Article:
FLYING LUTTENBACHERS 11/28, LOUNGE AX Too persistent to be a joke, too arrogant to be serious, Weasel Walter’s excessively excessive sonic-sabotage project just keeps picking up steam. At their best–which their new Gods of Chaos (Skin Graft) arguably is–the Luttenbachers sound like a high-speed tour-van wreck between Naked City and Fushitsusha while both bands just happen to be listening to a crappy live tape of Fear playing “New York’s Alright if You Like Saxophones.” At their worst, they prove Alan Licht was dead wrong when he wrote that “free music is seemingly incapable of producing an equivalent statement to ‘Bitchin’ Camaro.'” They headline the first night of Skin Graft’s annual weekend-long showcase.
MILLIGRAMS 11/29, SUBTERRANEAN; 12/4, lounge ax Some might say that a band that appears to have based its MO entirely on the Dead Milkmen’s “Punk Rock Girl” is nobody’s idea of a good time. But Chicago’s Milligrams are to “cloying” what Merzbow is to “loud”–hear the pain, feel the pain, and break on through to the other side. Besides, if they can stand themselves long enough even to rehearse, there must be a superior consciousness at work.
LAS TOALLITAS 11/29, LOUNGE AX While the pleasures of some of the other bands to which members of this combo have contributed (5ive Style, Maestro Subgum & the Whole, Ulele, Uptighty) are undeniable, they don’t exactly promise a comfortable cohesion. But if you don’t make a promise, you can’t break it, and the Toallitas’ shameless shuffle of Latin jazz, traditional Middle Eastern music, funk, and hip-hop is purposefully dizzying. On their second album in six years, Volcano (Melon Melt), they lean a little too heavily on the vibraphone for my taste, but otherwise make a more interesting multiculti stew than most of the other allegedly good-natured world-music dance bands out there. Their frequent collaborator, smoky-voiced songwriter Diane Izzo, opens.
RUINS 11/30, LOUNGE AX Rock versus post-rock, indie versus alternative, music versus sound–the only difference that matters now is between bands that do just what you expect them to and bands that blow away all expectations. The Japanese bass and drums (not to be confused with drum ‘n’ bass) duo Ruins is so invigorating–making giddy lurches through prog, jazz, noise, rock, show-tune flourishes, and the kitchen sink–that its tapes should be sold at the counters of truck stops. Ruins headlines the final night of the Skin Graft festival.
KLEZMER CONSERVATORY BAND 12/1, MEDINAH TEMPLE Leader Hankus Netsky and his ten cohorts, vanguardists in the klezmer revival of the last few decades, have by now settled in at establishment joints like Lincoln Center; last year’s Live in the Fiddler’s House (Angel) found them and three more not-your-father’s-wedding-band bands jamming with none other than Itzhak Perlman. They, Brave Old World, the Klezmatics, and the Andy Statman Klezmer Orchestra will recreate this fete here. Personally, though, I prefer the KCB when some star violinist isn’t overwhelming the moving vocals of Judy Bressler and eloquent clarinet of Ilene Stahl, as on the group’s new Dancing in the Aisles (Rounder).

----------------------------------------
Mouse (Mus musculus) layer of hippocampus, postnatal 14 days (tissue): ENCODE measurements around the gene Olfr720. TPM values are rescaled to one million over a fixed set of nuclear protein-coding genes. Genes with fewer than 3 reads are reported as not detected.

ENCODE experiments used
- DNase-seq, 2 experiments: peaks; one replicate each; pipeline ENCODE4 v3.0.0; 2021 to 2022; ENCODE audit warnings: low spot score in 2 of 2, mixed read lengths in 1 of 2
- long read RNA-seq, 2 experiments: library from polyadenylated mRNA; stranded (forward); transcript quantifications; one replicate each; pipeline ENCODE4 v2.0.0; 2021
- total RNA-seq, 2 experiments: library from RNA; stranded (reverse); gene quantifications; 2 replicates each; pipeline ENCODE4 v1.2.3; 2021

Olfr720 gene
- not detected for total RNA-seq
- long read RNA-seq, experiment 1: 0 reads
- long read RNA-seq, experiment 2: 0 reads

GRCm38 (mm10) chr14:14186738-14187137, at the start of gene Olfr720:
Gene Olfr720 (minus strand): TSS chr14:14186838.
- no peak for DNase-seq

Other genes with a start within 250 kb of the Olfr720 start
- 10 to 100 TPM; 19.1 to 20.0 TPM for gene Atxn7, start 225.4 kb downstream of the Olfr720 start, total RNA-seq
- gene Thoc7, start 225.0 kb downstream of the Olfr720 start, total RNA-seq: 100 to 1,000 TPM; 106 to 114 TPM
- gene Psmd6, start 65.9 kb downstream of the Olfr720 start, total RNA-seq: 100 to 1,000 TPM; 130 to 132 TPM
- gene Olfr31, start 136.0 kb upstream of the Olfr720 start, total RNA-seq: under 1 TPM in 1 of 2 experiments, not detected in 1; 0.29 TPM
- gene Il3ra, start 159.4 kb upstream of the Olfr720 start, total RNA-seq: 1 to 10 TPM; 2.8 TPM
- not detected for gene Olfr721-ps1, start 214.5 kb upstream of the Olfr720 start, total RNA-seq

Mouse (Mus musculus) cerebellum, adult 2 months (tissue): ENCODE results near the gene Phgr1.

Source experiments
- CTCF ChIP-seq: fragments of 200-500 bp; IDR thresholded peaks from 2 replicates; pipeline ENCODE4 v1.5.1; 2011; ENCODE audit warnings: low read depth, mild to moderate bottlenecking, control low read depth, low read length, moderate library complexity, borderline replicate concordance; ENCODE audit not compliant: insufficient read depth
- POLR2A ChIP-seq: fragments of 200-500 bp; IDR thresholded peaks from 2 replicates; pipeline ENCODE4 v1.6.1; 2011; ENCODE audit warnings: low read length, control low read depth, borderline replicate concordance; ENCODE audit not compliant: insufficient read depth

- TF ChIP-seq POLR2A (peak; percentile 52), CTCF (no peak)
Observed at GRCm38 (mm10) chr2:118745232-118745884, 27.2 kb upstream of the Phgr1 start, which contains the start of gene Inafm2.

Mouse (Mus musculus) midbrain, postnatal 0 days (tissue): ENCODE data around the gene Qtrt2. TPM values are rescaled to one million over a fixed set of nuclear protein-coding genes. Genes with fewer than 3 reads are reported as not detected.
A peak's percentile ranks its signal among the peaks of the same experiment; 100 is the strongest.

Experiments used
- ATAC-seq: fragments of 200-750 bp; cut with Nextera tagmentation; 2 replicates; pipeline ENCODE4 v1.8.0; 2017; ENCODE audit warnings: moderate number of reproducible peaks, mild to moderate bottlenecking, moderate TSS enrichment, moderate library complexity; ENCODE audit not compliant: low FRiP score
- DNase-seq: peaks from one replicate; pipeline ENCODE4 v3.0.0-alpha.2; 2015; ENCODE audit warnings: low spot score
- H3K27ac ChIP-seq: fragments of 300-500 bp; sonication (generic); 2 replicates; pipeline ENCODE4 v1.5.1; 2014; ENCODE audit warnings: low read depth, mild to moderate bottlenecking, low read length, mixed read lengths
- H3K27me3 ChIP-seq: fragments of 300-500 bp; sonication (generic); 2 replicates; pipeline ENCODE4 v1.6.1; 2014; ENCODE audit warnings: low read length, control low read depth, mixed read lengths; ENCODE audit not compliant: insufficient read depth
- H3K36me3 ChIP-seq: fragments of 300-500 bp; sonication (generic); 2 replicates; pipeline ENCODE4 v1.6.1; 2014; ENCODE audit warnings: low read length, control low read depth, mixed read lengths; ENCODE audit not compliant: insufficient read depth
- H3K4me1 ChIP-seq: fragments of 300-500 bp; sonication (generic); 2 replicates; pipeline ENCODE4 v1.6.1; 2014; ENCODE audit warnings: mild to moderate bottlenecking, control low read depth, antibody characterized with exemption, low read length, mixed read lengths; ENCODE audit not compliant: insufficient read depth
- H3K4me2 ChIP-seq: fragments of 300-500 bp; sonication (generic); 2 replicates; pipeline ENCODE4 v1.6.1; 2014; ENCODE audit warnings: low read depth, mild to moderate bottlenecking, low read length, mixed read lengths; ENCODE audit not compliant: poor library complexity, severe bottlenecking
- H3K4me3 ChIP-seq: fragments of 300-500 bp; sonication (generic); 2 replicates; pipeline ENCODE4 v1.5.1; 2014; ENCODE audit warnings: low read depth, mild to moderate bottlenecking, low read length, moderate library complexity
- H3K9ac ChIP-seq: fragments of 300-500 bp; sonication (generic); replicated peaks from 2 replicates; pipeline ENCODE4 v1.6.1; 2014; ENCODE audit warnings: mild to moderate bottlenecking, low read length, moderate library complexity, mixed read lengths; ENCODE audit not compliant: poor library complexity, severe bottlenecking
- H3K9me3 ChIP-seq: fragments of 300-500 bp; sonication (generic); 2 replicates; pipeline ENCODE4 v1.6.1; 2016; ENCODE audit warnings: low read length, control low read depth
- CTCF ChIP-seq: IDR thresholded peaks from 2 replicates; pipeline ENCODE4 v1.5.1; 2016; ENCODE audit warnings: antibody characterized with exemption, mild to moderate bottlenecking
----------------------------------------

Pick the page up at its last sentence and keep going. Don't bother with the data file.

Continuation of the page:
SkULPEY 12/2, BIG HORSE This two-thirds American trio formed in Slovakia but has settled just outside New York. They sent a copy of their latest album, The Chopper (produced by Band of Susans’ Robert Poss), in a gorgeous cloth package, but it must have passed too close to some toxic-waste dump in Newark, ’cause it wouldn’t play. Their first album, Liz (on their own label, Pedigree), is a pleasant-enough slice of nice ‘n’ naughty indie rock; their secret weapon is singer-guitarist Heather Mount, who despite hailing from Providence, Rhode Island, sounds like she’s survived a couple of velvetless revolutions.
CORVUS 12/4 & 11, XOINX TEA ROOM Though all three members of this local trio are classically trained pros quite capable of making their instruments sing like nightingales, their decision to name themselves after the crow family is apt–their woodwind and accordion interplay is far more like the conversation of intelligent scavengers on a cool, gray morning. On their demo tape Kyle Bruckmann, Robbie Hunsinger, and Tim McLoraine leave one another a lot of room and pick freely but sparingly from impressively broad territory that includes European free jazz, contemporary classical, and music from indigenous cultures. On the 11th they’ll be joined by keyboard whiz Jim Baker of Scanbake, Steam, and a jillion happy Lunar Cabaret free-for-alls.
Art accompanying story in printed newspaper (not available in this archive): Flying Luttenbachers photo by Greg Gold.